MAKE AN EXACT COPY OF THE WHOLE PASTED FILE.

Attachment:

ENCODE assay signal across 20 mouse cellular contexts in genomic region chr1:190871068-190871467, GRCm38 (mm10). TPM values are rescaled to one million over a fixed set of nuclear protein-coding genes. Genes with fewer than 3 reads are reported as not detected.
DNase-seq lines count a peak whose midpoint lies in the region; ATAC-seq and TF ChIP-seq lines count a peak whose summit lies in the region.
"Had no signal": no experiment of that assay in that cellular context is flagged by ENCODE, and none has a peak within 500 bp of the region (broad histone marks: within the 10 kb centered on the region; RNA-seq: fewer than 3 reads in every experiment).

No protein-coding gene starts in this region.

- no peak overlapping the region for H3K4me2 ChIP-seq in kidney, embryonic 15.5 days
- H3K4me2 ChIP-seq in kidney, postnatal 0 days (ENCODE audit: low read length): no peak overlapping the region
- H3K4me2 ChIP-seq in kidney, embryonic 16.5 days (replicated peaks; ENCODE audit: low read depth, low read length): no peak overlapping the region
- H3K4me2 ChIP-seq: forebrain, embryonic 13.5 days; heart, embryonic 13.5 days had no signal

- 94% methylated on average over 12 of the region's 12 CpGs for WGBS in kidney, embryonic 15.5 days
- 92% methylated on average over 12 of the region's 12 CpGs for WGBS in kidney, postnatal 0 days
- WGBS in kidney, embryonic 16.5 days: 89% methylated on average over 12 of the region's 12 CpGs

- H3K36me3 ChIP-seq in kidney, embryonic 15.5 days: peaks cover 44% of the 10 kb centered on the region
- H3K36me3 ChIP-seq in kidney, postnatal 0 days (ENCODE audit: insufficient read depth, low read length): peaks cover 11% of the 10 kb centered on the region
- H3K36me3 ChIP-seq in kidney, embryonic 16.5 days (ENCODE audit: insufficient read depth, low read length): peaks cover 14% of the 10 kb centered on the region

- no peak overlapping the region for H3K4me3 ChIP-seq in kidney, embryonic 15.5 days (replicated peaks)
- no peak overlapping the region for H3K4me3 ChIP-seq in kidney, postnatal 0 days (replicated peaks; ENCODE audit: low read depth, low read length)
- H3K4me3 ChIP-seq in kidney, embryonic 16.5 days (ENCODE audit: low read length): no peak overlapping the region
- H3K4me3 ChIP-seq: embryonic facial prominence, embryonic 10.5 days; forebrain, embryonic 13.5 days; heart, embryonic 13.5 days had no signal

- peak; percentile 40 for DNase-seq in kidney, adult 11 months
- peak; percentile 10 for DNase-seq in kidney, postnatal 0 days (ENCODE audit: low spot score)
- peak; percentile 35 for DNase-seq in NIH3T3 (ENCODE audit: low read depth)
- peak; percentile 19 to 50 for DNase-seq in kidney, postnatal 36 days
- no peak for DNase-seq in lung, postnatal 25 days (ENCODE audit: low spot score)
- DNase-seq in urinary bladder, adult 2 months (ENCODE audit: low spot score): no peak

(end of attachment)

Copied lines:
ENCODE assay signal across 20 mouse cellular contexts in genomic region chr1:190871068-190871467, GRCm38 (mm10). TPM values are rescaled to one million over a fixed set of nuclear protein-coding genes. Genes with fewer than 3 reads are reported as not detected.
DNase-seq lines count a peak whose midpoint lies in the region; ATAC-seq and TF ChIP-seq lines count a peak whose summit lies in the region.
"Had no signal": no experiment of that assay in that cellular context is flagged by ENCODE, and none has a peak within 500 bp of the region (broad histone marks: within the 10 kb centered on the region; RNA-seq: fewer than 3 reads in every experiment).

No protein-coding gene starts in this region.

- no peak overlapping the region for H3K4me2 ChIP-seq in kidney, embryonic 15.5 days
- H3K4me2 ChIP-seq in kidney, postnatal 0 days (ENCODE audit: low read length): no peak overlapping the region
- H3K4me2 ChIP-seq in kidney, embryonic 16.5 days (replicated peaks; ENCODE audit: low read depth, low read length): no peak overlapping the region
- H3K4me2 ChIP-seq: forebrain, embryonic 13.5 days; heart, embryonic 13.5 days had no signal

- 94% methylated on average over 12 of the region's 12 CpGs for WGBS in kidney, embryonic 15.5 days
- 92% methylated on average over 12 of the region's 12 CpGs for WGBS in kidney, postnatal 0 days
- WGBS in kidney, embryonic 16.5 days: 89% methylated on average over 12 of the region's 12 CpGs

- H3K36me3 ChIP-seq in kidney, embryonic 15.5 days: peaks cover 44% of the 10 kb centered on the region
- H3K36me3 ChIP-seq in kidney, postnatal 0 days (ENCODE audit: insufficient read depth, low read length): peaks cover 11% of the 10 kb centered on the region
- H3K36me3 ChIP-seq in kidney, embryonic 16.5 days (ENCODE audit: insufficient read depth, low read length): peaks cover 14% of the 10 kb centered on the region

- no peak overlapping the region for H3K4me3 ChIP-seq in kidney, embryonic 15.5 days (replicated peaks)
- no peak overlapping the region for H3K4me3 ChIP-seq in kidney, postnatal 0 days (replicated peaks; ENCODE audit: low read depth, low read length)
- H3K4me3 ChIP-seq in kidney, embryonic 16.5 days (ENCODE audit: low read length): no peak overlapping the region
- H3K4me3 ChIP-seq: embryonic facial prominence, embryonic 10.5 days; forebrain, embryonic 13.5 days; heart, embryonic 13.5 days had no signal

- peak; percentile 40 for DNase-seq in kidney, adult 11 months
- peak; percentile 10 for DNase-seq in kidney, postnatal 0 days (ENCODE audit: low spot score)
- peak; percentile 35 for DNase-seq in NIH3T3 (ENCODE audit: low read depth)
- peak; percentile 19 to 50 for DNase-seq in kidney, postnatal 36 days
- no peak for DNase-seq in lung, postnatal 25 days (ENCODE audit: low spot score)
- DNase-seq in urinary bladder, adult 2 months (ENCODE audit: low spot score): no peak